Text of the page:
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El Niño is behind a life-threatening drought in the islands of the West Pacific

The western Pacific, including the Marshall Islands, are enduring a life-threatening drought because of El Niño. (Dan Zak/The Washington Post)

It’s hard to imagine the tropical Pacific lacking for water. But the small island states in the Western Pacific are in the midst of a life-threatening drought caused by El Niño with no end in sight. The Marshall Islands, the Federated States of Micronesia and Palau have all declared states of emergency. NOAA predicts that drought conditions will only worsen, with below average rainfall forecast for the next two to three months.

El Niño is best known as a harbinger of wet conditions on the West Coast, but on the other side of the International Date Line it often causes a drastic decrease in precipitation. Rainfall over the western Pacific islands was significantly below normal for March — less than 10 percent of average. Some islands saw no rainfall at all.

In Palau, the situation is critical; the last four months of rainfall was the lowest since 1951. One of two of the islands’ fresh water reservoirs is bone dry. The Palau government has stated that it soon may be unable to fill firetrucks and the electrical grid could shut down if there is insufficient water to cool the generators. The functioning of the hospital, schools and prison are all at serious risk due to the shortage of potable water.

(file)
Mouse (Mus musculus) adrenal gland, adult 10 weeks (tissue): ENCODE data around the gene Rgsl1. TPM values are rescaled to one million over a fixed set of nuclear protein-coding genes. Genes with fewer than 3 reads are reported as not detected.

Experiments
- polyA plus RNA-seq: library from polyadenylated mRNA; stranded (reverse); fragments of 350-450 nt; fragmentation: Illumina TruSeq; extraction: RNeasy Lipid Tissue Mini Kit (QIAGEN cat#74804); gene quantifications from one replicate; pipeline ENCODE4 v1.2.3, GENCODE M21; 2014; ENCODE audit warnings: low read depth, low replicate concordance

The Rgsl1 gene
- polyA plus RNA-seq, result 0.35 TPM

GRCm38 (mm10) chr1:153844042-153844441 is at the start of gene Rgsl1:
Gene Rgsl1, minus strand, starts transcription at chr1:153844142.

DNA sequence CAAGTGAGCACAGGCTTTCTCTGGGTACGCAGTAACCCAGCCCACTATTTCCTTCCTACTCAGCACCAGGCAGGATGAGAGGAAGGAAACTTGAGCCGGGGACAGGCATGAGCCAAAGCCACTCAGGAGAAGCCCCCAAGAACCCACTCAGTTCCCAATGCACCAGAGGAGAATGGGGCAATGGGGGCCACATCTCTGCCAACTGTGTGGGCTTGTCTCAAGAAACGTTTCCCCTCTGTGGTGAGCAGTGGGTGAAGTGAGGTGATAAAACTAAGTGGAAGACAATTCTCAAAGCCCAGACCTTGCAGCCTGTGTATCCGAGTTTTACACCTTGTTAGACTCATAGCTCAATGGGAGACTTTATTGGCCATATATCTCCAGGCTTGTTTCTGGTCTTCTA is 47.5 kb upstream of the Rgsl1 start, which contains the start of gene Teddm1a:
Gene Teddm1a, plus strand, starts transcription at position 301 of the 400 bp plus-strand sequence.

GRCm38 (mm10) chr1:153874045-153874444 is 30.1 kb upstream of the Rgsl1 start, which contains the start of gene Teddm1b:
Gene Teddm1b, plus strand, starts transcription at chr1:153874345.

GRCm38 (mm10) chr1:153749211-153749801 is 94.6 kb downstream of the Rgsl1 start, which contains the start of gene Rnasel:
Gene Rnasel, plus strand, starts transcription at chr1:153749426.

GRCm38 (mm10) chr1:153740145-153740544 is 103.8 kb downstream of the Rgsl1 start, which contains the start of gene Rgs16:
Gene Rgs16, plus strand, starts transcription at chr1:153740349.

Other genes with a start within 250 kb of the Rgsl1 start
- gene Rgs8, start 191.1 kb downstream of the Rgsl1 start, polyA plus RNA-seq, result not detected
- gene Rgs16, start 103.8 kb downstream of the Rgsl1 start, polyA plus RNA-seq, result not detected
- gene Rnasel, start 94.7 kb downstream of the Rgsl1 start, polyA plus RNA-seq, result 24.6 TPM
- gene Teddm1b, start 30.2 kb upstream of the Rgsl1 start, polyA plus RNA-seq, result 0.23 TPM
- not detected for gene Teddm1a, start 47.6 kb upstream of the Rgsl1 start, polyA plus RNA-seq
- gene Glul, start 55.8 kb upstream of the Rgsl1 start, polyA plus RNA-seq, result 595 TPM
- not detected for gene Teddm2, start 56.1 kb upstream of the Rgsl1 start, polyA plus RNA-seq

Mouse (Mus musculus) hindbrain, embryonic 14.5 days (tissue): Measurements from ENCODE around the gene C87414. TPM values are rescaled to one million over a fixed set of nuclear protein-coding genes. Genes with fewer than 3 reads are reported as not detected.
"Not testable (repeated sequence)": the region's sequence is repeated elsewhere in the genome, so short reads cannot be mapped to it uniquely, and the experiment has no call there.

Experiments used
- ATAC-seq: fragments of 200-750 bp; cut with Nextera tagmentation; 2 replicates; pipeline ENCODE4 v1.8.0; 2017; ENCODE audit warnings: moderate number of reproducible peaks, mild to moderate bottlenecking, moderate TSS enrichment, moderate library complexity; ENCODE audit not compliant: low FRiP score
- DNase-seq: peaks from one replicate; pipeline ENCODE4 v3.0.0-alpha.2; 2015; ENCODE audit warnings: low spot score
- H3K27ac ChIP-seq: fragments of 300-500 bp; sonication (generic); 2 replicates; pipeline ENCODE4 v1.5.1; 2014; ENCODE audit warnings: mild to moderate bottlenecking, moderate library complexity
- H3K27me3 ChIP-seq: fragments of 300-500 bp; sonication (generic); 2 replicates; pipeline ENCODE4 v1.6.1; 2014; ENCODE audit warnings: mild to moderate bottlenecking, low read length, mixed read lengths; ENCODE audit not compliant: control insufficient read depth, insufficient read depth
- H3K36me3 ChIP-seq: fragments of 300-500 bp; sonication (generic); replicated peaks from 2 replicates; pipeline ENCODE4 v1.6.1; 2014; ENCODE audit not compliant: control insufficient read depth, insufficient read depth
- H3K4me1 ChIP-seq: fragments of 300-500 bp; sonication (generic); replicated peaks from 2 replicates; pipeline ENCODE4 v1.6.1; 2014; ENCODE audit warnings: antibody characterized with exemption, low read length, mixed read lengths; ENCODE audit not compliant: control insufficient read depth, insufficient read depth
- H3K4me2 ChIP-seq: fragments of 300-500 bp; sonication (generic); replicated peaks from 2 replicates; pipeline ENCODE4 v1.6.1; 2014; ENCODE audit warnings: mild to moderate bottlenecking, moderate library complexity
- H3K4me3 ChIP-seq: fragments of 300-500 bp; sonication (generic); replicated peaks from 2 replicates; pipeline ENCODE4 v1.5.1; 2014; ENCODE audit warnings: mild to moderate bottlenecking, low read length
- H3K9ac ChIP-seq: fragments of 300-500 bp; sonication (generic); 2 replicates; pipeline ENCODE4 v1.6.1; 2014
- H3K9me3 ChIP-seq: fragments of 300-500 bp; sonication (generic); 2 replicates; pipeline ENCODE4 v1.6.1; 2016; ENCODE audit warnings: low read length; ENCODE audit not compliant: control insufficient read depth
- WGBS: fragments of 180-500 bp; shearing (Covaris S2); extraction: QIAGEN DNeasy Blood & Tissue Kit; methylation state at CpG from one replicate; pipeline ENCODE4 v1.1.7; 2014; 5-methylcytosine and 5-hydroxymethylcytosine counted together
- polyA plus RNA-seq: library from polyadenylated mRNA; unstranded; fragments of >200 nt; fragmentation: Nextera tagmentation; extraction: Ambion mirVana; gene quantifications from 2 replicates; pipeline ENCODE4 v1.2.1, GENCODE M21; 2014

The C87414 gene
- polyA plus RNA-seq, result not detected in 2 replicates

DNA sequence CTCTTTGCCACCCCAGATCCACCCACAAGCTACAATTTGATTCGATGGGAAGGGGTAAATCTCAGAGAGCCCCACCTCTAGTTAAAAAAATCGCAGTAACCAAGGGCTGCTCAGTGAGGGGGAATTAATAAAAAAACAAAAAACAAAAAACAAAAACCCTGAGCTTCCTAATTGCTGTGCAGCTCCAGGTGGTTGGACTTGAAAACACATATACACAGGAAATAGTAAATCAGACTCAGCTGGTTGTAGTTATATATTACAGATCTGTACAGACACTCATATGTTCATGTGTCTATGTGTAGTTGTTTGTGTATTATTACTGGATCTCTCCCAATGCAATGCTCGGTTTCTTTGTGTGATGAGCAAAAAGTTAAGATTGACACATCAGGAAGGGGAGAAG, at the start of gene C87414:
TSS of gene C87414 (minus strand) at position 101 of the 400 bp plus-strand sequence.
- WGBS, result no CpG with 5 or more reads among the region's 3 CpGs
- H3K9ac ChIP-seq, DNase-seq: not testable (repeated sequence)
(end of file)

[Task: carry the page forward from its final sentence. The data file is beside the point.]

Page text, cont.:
On the Marshall Islands, the capital — Majuro — “is down to its trace water reserves,” the Diplomat writes. “Water is being meted out in the city only once per week for a four-hour period, forcing each family to allocate their water reserves carefully to last them into the following week.”

The Marshall Islands are made up of atolls, which complicate the drought because of their unique hydrology – only the largest islands have an actual water table. Because the underlying rock is so porous, the water tables are very thin and deplete rapidly.

The Marshall Islands collect and store fresh water as it runs off the air strip, which, the WorldPost reports, is used to hydrate tens of thousands of citizens:

During a normal week the water only flows for 12 hours. In prolonged droughts, which are almost certain to happen in 2016, the reservoirs can get depleted to the last drop. The country can hold on for only a few months without rain. Thirsty Marshallese, many of whom rely on their own much smaller rainwater catchment containers, won’t have anything to drink or wash with. Dehydration, starvation, malnutrition and disease have been known to follow. Crops fail. Sensitive groundwater reservoirs become contaminated.

NOAA reports that water rationing is ongoing in Majuro, and the damage to food crops is likely across all of the Marshall Islands. “The health of food crops should be monitored, and food assistance could become an issue if damage to plants and fruits is irreversible,” NOAA writes. “The lack of fresh water may result in a deterioration of people’s health, with an increase in pink eye and gastro-intestinal problems.”